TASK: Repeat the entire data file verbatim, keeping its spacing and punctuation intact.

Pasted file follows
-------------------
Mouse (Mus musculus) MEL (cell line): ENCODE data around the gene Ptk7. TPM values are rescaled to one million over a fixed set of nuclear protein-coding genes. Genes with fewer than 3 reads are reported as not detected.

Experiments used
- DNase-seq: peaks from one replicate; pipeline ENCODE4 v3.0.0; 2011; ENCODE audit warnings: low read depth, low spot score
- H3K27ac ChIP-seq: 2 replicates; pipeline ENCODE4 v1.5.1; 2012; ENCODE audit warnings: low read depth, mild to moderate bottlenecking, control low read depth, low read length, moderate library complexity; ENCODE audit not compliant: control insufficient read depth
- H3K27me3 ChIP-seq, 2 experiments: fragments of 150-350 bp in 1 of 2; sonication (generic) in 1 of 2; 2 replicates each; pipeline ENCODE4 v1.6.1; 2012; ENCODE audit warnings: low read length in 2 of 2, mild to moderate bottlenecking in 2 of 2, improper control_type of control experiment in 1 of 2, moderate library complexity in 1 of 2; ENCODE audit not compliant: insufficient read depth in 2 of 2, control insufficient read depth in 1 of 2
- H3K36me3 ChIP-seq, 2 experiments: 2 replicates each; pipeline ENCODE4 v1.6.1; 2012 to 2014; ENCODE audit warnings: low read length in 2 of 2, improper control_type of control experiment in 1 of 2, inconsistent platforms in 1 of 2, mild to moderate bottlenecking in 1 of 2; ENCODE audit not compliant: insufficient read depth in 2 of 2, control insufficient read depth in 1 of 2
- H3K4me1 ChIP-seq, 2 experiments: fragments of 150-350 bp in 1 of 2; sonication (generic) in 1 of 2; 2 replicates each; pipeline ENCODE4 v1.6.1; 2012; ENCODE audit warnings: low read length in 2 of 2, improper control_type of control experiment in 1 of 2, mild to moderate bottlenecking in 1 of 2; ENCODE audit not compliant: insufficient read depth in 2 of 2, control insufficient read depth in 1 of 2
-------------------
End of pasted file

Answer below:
Mouse (Mus musculus) MEL (cell line): ENCODE data around the gene Ptk7. TPM values are rescaled to one million over a fixed set of nuclear protein-coding genes. Genes with fewer than 3 reads are reported as not detected.

Experiments used
- DNase-seq: peaks from one replicate; pipeline ENCODE4 v3.0.0; 2011; ENCODE audit warnings: low read depth, low spot score
- H3K27ac ChIP-seq: 2 replicates; pipeline ENCODE4 v1.5.1; 2012; ENCODE audit warnings: low read depth, mild to moderate bottlenecking, control low read depth, low read length, moderate library complexity; ENCODE audit not compliant: control insufficient read depth
- H3K27me3 ChIP-seq, 2 experiments: fragments of 150-350 bp in 1 of 2; sonication (generic) in 1 of 2; 2 replicates each; pipeline ENCODE4 v1.6.1; 2012; ENCODE audit warnings: low read length in 2 of 2, mild to moderate bottlenecking in 2 of 2, improper control_type of control experiment in 1 of 2, moderate library complexity in 1 of 2; ENCODE audit not compliant: insufficient read depth in 2 of 2, control insufficient read depth in 1 of 2
- H3K36me3 ChIP-seq, 2 experiments: 2 replicates each; pipeline ENCODE4 v1.6.1; 2012 to 2014; ENCODE audit warnings: low read length in 2 of 2, improper control_type of control experiment in 1 of 2, inconsistent platforms in 1 of 2, mild to moderate bottlenecking in 1 of 2; ENCODE audit not compliant: insufficient read depth in 2 of 2, control insufficient read depth in 1 of 2
- H3K4me1 ChIP-seq, 2 experiments: fragments of 150-350 bp in 1 of 2; sonication (generic) in 1 of 2; 2 replicates each; pipeline ENCODE4 v1.6.1; 2012; ENCODE audit warnings: low read length in 2 of 2, improper control_type of control experiment in 1 of 2, mild to moderate bottlenecking in 1 of 2; ENCODE audit not compliant: insufficient read depth in 2 of 2, control insufficient read depth in 1 of 2